Grant Amount: $100,000
In 2019, an unrestricted grant of $100,000 awarded to the Accelerated Malaria Elimination project aimed to improve health outcomes for an estimated 24,000 people in northeastern Cambodia in the Preah Vihear and Stung Treng Provinces. The grant contributed to maintaining Cambodia’s malaria pre-elimination efforts by countering the spread of multidrug resistant P. falciparum malaria among residents, local forest goers, plantation workers and migrants who were most at risk of malaria by:
- Strengthening passive case detection of two types of malaria (P. falciparum and P. vivax) by training and supporting Village Malaria Workers (VMW) to assess the rate of malaria testing at health centers and ensuring there were no stock outs of test kits or treatments.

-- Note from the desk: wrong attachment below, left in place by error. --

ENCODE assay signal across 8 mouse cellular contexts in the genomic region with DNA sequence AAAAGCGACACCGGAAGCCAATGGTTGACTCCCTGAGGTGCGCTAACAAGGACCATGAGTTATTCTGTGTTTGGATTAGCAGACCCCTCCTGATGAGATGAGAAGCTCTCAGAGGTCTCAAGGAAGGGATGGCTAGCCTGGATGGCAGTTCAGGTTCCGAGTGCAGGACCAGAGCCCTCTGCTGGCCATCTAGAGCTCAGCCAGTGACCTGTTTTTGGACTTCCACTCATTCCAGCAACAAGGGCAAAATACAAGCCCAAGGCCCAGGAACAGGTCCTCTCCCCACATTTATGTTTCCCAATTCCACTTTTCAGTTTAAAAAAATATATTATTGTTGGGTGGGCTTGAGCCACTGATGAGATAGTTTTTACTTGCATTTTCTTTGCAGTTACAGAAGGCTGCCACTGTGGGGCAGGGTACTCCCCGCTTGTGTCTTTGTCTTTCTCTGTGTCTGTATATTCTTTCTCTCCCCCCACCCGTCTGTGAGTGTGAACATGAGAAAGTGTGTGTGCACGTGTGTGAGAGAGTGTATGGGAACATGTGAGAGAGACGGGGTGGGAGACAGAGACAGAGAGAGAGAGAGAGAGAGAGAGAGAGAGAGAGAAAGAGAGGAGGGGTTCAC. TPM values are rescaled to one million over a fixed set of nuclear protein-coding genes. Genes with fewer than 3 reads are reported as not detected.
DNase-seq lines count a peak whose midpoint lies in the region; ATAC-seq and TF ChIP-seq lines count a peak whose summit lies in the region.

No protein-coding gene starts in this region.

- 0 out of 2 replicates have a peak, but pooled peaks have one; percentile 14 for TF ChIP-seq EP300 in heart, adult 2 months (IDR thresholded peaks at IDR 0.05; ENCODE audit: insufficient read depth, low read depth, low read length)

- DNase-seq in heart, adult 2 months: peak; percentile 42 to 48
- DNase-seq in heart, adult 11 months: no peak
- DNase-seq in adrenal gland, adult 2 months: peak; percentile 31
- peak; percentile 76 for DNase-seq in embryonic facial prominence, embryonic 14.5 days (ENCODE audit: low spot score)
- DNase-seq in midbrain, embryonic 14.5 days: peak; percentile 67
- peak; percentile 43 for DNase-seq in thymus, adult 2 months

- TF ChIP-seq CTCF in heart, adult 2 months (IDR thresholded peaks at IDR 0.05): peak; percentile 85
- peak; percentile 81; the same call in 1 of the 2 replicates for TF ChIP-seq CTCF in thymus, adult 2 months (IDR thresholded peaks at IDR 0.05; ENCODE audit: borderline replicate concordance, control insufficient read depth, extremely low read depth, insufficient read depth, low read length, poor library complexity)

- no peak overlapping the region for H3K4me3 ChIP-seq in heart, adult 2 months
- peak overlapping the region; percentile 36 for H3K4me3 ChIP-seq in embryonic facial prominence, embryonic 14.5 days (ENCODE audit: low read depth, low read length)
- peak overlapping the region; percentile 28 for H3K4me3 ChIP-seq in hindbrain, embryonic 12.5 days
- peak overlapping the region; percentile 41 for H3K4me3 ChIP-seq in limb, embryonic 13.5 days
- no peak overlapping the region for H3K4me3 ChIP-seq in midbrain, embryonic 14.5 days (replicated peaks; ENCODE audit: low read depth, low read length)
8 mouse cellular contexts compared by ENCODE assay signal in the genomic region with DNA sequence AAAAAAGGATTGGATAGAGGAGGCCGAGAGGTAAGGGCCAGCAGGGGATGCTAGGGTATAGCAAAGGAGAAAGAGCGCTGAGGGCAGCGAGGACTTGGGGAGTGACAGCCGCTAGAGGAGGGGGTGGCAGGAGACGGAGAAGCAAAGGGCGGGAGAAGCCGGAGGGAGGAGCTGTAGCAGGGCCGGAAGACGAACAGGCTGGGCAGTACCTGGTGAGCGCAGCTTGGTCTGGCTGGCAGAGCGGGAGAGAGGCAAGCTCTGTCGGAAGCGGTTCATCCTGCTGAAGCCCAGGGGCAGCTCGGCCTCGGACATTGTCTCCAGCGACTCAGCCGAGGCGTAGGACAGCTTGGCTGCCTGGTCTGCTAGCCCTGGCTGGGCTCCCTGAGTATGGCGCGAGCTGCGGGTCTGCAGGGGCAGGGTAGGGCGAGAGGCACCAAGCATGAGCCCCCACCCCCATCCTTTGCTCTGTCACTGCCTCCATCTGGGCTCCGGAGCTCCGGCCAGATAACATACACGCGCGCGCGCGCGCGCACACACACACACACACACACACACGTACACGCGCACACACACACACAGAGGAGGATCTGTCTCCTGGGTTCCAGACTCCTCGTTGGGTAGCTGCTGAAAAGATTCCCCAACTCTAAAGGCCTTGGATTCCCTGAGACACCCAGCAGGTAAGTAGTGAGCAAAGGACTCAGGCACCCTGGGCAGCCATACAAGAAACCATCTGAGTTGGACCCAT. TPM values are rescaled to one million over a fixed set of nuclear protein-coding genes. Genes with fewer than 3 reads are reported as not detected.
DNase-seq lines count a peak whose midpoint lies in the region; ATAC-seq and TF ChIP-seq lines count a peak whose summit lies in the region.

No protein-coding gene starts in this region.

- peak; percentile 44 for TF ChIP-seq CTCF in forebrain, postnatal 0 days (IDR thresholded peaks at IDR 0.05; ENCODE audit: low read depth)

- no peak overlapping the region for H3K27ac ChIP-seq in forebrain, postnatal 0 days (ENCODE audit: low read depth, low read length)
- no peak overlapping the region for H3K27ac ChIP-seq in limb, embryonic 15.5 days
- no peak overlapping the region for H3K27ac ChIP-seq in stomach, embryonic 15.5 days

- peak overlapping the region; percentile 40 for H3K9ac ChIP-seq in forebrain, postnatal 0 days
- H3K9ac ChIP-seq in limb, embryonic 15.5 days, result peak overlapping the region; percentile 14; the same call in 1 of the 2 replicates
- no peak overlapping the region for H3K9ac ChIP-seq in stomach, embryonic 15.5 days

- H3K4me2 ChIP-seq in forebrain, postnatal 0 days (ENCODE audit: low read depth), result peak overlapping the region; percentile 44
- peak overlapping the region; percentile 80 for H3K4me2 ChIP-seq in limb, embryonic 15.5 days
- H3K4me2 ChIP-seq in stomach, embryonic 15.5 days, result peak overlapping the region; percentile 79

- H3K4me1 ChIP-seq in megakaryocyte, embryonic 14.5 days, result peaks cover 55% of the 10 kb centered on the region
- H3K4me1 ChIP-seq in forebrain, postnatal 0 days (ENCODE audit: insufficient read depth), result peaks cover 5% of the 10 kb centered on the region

- Strengthening community-based pro-active and re-active case detection of P. falciparum and P. vivax malaria through a network of villagers and mobile health workers to screen and appropriately treat those in the targeted populations, as well as complete case investigations for those who test positive for P. falciparum.
- Ensuring full coverage of bed nets, especially among mobile and migrant populations.
Village malaria workers and health workers tested 12,400 people through passive and active case detection and as a result the number of positive malaria cases dropped from 73 to 18 by March 2020, preventing the reservoir of malaria cases from growing. In June 2018 the annual recorded malaria parasite incidence for malaria cases per 1,000 population was 1.23, by March 2020 it was reduced to 0.3, this contributed significantly to malaria pre-elimination outcomes in this area of the country.